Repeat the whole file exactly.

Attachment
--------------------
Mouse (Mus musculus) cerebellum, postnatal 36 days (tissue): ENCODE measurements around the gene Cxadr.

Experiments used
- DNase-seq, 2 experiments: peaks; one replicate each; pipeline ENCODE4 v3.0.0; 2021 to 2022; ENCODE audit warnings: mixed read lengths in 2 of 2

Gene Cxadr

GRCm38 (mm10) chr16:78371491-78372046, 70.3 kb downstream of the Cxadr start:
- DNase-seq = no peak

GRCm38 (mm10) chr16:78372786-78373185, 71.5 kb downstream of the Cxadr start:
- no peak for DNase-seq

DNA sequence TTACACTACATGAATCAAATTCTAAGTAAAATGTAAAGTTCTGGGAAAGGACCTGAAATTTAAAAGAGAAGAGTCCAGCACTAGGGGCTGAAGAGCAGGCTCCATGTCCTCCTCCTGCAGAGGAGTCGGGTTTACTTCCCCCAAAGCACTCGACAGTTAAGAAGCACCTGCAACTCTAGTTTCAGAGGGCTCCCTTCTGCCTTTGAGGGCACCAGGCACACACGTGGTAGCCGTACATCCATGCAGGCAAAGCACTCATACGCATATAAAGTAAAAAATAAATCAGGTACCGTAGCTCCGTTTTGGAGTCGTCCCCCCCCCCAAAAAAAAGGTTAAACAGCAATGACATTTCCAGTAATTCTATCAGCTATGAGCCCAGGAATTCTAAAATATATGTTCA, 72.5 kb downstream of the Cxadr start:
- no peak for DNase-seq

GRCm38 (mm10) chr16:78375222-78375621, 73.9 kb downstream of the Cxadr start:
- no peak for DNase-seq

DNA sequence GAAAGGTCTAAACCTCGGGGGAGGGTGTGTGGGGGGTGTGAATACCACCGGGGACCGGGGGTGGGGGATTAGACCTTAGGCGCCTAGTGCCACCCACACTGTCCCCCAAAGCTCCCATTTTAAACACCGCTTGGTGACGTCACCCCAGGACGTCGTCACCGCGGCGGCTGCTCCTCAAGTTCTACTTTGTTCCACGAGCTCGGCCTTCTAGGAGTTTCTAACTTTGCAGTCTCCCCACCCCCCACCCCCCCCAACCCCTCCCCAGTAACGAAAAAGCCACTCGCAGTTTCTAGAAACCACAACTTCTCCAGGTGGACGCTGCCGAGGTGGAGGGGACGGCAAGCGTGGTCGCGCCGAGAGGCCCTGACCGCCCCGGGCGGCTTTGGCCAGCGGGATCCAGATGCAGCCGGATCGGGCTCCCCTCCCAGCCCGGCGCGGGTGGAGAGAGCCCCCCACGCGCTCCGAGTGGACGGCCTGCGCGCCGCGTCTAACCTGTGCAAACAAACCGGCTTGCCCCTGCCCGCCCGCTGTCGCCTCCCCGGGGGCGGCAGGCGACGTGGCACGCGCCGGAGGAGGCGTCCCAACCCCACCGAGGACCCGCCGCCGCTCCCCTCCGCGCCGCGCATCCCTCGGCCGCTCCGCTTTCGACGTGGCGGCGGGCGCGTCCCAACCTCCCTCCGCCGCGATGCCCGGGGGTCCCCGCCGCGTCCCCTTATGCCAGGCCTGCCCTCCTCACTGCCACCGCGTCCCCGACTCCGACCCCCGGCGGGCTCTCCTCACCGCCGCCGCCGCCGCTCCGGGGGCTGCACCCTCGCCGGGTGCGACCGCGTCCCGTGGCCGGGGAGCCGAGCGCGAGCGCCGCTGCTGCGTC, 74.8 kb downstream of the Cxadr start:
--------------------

Mouse (Mus musculus) cerebellum, postnatal 36 days (tissue): ENCODE measurements around the gene Cxadr.

Experiments used
- DNase-seq, 2 experiments: peaks; one replicate each; pipeline ENCODE4 v3.0.0; 2021 to 2022; ENCODE audit warnings: mixed read lengths in 2 of 2

Gene Cxadr

GRCm38 (mm10) chr16:78371491-78372046, 70.3 kb downstream of the Cxadr start:
- DNase-seq = no peak

GRCm38 (mm10) chr16:78372786-78373185, 71.5 kb downstream of the Cxadr start:
- no peak for DNase-seq

DNA sequence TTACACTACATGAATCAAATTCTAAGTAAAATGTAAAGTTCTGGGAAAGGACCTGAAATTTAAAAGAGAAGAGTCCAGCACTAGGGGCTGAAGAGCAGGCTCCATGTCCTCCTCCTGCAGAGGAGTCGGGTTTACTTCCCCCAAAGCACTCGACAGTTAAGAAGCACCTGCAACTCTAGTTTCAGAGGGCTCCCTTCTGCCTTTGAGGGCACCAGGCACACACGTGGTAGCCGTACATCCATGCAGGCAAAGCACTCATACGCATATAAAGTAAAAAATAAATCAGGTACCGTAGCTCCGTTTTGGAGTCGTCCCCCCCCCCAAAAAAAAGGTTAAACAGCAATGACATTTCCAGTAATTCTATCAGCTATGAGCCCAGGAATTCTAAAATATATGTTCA, 72.5 kb downstream of the Cxadr start:
- no peak for DNase-seq

GRCm38 (mm10) chr16:78375222-78375621, 73.9 kb downstream of the Cxadr start:
- no peak for DNase-seq

DNA sequence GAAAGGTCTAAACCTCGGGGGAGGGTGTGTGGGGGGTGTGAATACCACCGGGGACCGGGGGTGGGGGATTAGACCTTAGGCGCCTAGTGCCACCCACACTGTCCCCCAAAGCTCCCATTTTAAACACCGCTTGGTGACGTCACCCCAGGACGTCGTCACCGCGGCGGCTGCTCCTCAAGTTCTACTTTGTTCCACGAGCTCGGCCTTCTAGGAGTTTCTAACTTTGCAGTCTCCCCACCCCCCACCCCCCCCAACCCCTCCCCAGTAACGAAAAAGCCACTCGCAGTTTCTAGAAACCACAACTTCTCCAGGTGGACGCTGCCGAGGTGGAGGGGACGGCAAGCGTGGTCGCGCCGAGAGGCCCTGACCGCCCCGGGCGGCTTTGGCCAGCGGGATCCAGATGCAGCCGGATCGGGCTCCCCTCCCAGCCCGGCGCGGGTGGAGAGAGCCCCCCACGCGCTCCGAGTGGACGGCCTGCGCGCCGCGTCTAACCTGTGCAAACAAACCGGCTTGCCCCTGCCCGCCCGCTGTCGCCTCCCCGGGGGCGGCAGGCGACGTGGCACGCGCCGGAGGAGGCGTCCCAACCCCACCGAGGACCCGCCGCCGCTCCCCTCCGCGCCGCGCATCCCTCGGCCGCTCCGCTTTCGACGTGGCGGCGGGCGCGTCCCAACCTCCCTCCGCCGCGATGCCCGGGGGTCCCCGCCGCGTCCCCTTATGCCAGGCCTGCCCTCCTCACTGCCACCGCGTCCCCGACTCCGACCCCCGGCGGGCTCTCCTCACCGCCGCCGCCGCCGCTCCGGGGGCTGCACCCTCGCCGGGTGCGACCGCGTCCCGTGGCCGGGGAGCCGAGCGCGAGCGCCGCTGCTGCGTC, 74.8 kb downstream of the Cxadr start: